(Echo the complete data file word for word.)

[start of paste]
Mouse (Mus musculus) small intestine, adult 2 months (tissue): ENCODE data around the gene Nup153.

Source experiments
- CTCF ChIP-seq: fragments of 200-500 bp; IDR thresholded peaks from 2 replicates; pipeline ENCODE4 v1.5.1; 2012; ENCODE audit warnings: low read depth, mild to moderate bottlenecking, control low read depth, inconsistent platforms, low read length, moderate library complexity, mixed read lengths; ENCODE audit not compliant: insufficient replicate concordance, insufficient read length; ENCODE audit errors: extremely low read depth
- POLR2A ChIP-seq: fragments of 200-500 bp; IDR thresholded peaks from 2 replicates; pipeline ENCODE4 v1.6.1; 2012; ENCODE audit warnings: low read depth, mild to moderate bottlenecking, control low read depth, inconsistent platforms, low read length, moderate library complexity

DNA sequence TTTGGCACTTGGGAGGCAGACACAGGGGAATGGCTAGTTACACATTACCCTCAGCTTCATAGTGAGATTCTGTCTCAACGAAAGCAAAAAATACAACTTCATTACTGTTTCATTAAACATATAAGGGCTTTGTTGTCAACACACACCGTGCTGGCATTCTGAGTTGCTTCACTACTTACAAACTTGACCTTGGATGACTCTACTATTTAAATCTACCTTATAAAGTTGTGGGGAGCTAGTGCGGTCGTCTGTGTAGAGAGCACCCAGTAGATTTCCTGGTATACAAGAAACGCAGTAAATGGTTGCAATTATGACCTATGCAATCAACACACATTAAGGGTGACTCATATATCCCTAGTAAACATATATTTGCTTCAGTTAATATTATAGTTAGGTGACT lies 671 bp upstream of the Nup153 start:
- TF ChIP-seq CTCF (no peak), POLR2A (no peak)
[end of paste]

Mouse (Mus musculus) small intestine, adult 2 months (tissue): ENCODE data around the gene Nup153.

Source experiments
- CTCF ChIP-seq: fragments of 200-500 bp; IDR thresholded peaks from 2 replicates; pipeline ENCODE4 v1.5.1; 2012; ENCODE audit warnings: low read depth, mild to moderate bottlenecking, control low read depth, inconsistent platforms, low read length, moderate library complexity, mixed read lengths; ENCODE audit not compliant: insufficient replicate concordance, insufficient read length; ENCODE audit errors: extremely low read depth
- POLR2A ChIP-seq: fragments of 200-500 bp; IDR thresholded peaks from 2 replicates; pipeline ENCODE4 v1.6.1; 2012; ENCODE audit warnings: low read depth, mild to moderate bottlenecking, control low read depth, inconsistent platforms, low read length, moderate library complexity

DNA sequence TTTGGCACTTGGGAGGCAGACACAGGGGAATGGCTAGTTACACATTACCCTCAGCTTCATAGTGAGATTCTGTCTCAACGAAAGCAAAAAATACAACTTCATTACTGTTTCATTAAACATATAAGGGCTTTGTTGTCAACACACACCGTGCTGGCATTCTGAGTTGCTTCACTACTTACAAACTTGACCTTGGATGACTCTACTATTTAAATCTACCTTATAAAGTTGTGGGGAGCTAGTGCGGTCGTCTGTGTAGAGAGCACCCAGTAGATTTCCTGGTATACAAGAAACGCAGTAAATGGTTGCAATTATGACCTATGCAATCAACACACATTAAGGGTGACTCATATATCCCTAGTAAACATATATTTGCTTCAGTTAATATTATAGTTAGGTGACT lies 671 bp upstream of the Nup153 start:
- TF ChIP-seq CTCF (no peak), POLR2A (no peak)